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  • One code to rule them all: Dronecode

    By By Paul Fraidenburgh | 31 October, 2014 06:09

    Drones have just found their new best friends: coders. On Oct. 13, the Linux Foundation unveiled a nonprofit organization called the Dronecode Project, an open-source development initiative uniting thousands of coders for the purpose of building an aerial operating system for drones. Hopeful that the project will bring order to the chaos that has surrounded software developers as they sprint to carve out a share of the bourgeoning market for unmanned aircraft systems (UAS), UAS operators are now asking whether Dronecode will finally provide the horsepower and industry-wide support needed to launch a universal drone operating system.

  • Microsoft enters smartwatch market with $US200 Microsoft Band

    By Mark Hachman | 30 October, 2014 16:34

    Microsoft has confirmed what we all expected - that it too, has a smartwatch that it wants you to wear 24/7, for work and for play, called the Microsoft Band.

  • Toshiba Chromebook 2 review: An attractive Chrome OS experience

    By JR Raphael | 25 October, 2014 00:16

    At first, if you wanted a Chrome OS laptop, your choices were to either pay $1,300 for a top-of-the-line experience or to suffer with a poky and poorly built product in the $200 to $400 range.

  • ARM vs. Intel: Why chipmakers want your Chromebook's brains

    By Mark Hachman | 23 October, 2014 00:36

    While a smartphone or tablet is virtually guaranteed to have an ARM chip inside, that's no longer the case for Chromebooks, which appear to be swinging in the direction of Intel processors.

  • Cisco said to be selling most of VCE stake to EMC

    By Bob Brown | 22 October, 2014 13:30

    A press alert from EMC that it will be announcing a "new business development" has triggered reports that the company plans to buy out most of Cisco's stake in their VCE converged infrastructure joint venture.

  • Intel venture capital funds target Chinese startups in wearables, IoT

    By Agam Shah | 22 October, 2014 07:32

    Long dominant in PCs, Intel is using its vast cash resources to chase hot new product categories, investing in up-and-coming Chinese companies that could help expand its presence in the mobile, wearable and Internet of Things markets.

  • 5K display aside, Apple's new iMac is barely changed from 2013's desktop

    By Gregg Keizer | 21 October, 2014 00:25

    Except for the 14.7-million-pixel display of Apple's new 5K Retina iMac, the machine is virtually the same as last year's model and sports an identical do-it-yourself repair score, according to iFixit.

  • Intel preps new technology to secure credit card transactions

    By Agam Shah | 16 October, 2014 01:57

    Swiping credit cards or using payment systems like Apple Pay at stores could become much safer thanks to a new Intel system, which could also make it easier for retailers to secure data after transactions are completed.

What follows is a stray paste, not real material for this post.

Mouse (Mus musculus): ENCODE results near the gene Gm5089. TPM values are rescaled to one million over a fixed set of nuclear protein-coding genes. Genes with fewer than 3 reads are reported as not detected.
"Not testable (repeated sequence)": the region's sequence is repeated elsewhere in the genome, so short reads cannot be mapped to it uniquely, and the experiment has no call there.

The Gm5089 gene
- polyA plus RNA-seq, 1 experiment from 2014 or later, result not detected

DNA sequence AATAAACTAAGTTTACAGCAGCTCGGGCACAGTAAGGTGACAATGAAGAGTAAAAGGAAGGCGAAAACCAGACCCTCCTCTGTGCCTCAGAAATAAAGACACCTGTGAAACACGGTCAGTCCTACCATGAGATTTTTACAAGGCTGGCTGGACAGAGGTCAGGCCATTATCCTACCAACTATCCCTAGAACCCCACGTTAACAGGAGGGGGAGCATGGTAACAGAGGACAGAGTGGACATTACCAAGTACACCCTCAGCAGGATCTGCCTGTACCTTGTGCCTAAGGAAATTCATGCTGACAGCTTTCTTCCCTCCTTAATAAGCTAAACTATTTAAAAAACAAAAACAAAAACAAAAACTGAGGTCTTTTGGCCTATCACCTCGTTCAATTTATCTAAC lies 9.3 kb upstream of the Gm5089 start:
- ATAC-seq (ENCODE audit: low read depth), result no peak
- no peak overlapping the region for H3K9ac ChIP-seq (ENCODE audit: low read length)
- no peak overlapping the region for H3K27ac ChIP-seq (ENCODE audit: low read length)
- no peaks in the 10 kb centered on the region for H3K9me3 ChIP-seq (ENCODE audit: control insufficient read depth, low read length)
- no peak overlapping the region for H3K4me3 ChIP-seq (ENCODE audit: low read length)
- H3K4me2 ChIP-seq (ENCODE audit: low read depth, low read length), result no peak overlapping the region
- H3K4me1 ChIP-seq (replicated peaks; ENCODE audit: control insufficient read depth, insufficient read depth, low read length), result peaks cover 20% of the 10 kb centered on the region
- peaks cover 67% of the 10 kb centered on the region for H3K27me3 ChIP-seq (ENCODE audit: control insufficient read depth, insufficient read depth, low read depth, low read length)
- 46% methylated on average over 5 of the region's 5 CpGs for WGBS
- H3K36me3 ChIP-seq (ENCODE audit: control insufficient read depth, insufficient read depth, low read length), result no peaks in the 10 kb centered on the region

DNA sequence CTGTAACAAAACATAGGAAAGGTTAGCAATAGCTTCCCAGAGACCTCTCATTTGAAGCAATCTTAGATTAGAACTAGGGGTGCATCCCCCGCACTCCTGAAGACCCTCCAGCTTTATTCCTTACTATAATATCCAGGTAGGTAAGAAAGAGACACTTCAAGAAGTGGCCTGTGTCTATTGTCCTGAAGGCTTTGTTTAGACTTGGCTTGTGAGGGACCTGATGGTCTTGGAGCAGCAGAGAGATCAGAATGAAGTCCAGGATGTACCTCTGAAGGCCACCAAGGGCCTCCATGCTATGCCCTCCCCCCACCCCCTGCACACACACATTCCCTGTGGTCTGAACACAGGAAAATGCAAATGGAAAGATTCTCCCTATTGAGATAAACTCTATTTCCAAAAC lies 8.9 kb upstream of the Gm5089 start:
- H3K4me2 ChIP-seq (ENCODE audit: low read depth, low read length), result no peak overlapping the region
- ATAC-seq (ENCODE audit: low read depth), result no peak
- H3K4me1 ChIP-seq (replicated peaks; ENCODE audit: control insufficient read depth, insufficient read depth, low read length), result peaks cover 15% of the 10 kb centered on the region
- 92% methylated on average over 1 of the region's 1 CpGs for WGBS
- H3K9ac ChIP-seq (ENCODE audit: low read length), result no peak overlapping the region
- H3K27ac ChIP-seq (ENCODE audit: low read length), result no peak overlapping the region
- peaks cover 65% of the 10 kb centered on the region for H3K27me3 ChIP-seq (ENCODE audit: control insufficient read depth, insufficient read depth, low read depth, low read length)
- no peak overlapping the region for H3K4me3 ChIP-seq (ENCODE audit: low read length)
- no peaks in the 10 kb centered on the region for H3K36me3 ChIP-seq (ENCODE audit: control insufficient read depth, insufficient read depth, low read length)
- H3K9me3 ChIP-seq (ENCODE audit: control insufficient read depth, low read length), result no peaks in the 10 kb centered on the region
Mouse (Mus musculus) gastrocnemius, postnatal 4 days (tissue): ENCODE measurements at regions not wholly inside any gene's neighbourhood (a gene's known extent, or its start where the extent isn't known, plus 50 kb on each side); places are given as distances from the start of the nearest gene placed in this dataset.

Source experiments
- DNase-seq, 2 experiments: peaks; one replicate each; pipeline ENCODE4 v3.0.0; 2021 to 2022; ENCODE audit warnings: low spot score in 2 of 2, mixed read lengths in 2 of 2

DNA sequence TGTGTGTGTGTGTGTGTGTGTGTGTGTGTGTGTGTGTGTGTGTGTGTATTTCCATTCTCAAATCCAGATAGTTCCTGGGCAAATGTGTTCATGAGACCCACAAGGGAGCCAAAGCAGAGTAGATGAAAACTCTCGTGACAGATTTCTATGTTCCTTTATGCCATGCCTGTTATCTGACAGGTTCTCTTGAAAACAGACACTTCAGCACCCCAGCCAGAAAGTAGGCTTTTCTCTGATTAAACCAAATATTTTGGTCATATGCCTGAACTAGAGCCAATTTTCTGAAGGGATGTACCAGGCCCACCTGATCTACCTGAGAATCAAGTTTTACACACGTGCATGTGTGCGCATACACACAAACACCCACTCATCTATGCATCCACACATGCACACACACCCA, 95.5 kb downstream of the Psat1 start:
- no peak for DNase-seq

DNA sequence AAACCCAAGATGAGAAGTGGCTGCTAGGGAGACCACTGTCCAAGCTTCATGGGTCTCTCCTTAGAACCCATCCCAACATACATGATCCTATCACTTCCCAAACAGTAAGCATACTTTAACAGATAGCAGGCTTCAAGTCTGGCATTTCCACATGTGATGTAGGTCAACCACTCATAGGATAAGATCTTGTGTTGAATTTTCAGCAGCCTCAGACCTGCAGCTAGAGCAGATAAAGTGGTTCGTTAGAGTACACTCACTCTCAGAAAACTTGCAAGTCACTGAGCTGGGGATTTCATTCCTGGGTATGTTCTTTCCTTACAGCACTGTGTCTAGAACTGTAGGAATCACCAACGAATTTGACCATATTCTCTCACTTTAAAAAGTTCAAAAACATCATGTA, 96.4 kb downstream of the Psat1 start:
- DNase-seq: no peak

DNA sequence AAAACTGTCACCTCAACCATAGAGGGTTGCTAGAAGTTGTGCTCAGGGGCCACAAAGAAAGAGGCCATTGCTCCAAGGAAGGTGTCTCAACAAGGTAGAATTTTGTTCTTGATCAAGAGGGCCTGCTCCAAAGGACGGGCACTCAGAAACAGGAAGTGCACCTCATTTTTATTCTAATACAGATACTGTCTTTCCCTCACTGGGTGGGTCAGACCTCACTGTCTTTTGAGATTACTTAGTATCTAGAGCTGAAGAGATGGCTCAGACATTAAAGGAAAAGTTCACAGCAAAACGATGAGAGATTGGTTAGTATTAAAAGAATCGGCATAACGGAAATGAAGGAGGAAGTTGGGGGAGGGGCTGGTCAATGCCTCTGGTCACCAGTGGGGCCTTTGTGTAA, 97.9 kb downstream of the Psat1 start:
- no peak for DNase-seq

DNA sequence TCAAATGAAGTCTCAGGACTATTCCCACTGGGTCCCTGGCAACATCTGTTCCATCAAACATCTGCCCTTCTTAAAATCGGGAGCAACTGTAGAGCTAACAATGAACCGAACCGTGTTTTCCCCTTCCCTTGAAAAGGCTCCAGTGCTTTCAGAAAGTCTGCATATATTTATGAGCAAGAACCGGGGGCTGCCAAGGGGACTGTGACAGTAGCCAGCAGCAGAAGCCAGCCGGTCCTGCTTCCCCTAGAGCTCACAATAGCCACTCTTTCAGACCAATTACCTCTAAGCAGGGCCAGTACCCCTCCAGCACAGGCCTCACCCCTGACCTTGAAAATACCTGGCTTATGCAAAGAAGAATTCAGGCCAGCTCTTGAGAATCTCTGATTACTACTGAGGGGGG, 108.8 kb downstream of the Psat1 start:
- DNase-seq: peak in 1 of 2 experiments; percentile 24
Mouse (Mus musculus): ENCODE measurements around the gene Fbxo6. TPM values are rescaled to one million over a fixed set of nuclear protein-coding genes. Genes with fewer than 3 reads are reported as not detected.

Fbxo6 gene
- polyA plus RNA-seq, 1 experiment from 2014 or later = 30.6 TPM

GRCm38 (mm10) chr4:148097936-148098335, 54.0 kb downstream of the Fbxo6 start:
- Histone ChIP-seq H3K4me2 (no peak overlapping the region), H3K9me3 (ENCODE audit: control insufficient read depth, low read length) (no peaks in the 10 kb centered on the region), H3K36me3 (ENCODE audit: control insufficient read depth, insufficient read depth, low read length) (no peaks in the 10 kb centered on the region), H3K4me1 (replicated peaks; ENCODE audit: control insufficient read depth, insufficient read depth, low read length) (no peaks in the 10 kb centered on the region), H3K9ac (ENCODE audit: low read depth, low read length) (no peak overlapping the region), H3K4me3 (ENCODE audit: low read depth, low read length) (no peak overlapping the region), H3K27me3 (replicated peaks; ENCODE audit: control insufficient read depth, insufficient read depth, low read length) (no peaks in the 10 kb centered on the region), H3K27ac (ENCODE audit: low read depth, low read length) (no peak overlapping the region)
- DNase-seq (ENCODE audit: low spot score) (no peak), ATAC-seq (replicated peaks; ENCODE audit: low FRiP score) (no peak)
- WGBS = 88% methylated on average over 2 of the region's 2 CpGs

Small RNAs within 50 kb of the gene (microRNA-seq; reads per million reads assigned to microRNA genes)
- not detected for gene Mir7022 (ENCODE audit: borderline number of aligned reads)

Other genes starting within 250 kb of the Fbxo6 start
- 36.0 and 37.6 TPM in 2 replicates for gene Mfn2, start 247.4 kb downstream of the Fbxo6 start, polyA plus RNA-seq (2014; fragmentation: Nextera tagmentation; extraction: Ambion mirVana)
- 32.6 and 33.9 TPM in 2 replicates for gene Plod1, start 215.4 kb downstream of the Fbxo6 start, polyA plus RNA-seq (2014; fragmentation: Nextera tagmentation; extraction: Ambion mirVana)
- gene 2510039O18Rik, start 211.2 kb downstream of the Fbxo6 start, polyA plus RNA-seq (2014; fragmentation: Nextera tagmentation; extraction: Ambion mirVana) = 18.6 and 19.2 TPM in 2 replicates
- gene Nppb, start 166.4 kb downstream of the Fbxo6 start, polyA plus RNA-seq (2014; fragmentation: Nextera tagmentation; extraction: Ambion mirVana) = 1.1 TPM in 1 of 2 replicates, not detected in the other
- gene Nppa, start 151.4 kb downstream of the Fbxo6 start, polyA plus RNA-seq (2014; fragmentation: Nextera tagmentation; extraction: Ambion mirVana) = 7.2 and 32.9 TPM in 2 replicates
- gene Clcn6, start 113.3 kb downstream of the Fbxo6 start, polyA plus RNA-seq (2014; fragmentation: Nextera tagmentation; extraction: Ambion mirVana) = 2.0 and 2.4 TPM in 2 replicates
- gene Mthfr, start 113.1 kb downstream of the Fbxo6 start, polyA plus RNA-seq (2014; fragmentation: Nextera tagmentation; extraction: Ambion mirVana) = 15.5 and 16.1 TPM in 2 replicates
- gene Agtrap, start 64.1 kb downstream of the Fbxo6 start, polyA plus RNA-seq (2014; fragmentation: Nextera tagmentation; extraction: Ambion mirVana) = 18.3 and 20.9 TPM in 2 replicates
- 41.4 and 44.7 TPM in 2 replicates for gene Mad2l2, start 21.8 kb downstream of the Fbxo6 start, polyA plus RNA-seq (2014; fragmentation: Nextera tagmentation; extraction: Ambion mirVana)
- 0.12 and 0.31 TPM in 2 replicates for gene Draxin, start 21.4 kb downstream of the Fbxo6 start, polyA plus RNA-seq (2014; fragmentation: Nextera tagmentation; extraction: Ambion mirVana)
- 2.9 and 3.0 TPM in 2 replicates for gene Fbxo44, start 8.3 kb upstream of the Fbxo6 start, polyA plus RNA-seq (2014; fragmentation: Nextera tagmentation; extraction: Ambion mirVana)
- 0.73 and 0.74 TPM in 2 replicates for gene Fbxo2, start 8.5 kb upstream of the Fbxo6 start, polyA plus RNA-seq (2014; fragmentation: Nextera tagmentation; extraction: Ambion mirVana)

Interviews about intel
  • Q&A: 3D gun maker Cody Wilson defends freedom to print guns

    By Lucas Mearian | 03 June, 2014 07:42

    Cody Wilson, founder of Defense Distributed, contests claims his 3D printed gun isn't safe and will try to continue to make 3D gun plans available.

  • Healthcare provider finds SDN is the proper Rx

    By John Dix | 22 May, 2014 07:02

    William Hanna, vice president of technical services at the University of Pittsburgh Medical Center (UPMC), went out looking for a way to add capacity to a backup network and found what he wanted in Software Defined Networking (SDN) tools from Alcatel-Lucent. Network World Editor in Chief John Dix sat down with Hanna to learn about the process and experience.

  • Intel President James on wearable tech, Microsoft partnership

    By Agam Shah | 11 September, 2013 07:03

    After calculators, PCs and mobile phones, Intel is now jumping into wearable devices with an extremely low-power chip called Quark, which was big news at the company's annual Intel Developer Forum in San Francisco. Leading the charge into the new market is Intel's new leadership team consisting of CEO Brian Krzanich and President Renee James, who also articulated on plans to achieve fast growth in the mobile market while trying to reinvigorate PC sales.

  • Interview: EMC's Gelsinger shares storage federation vision

    By Sumner Lemon | 05 April, 2010 16:17

    Pat Gelsinger made headlines in September 2009 when he left Intel to join EMC as president and COO of information infrastructure products, a group that includes the company's information storage and information security businesses. Now, Gelsinger -- who was Intel's first chief technology officer and led both the desktop products group and the digital enterprise group during his career at the chip maker -- is making waves again.

  • AN agent of change: Phil Cronin

    By Nadia Cameron | 27 October, 2009 16:24

    Intel’s Phil Cronin is a passionate believer in technology’s influence on society as connectivity pervades all corners of the globe. He speaks to NADIA CAMERON about his industry heritage and experiences, channel evolution and why ICT is so important.

  • Barrett says time is right to close digital divide

    By James Niccolai | 16 January, 2009 11:15

    Craig Barrett spent decades using his business skills to make Intel the world's most powerful semiconductor company. He has now turned his attention to an even bigger challenge -- spreading computers and education throughout the developing world.

Features about intel
 

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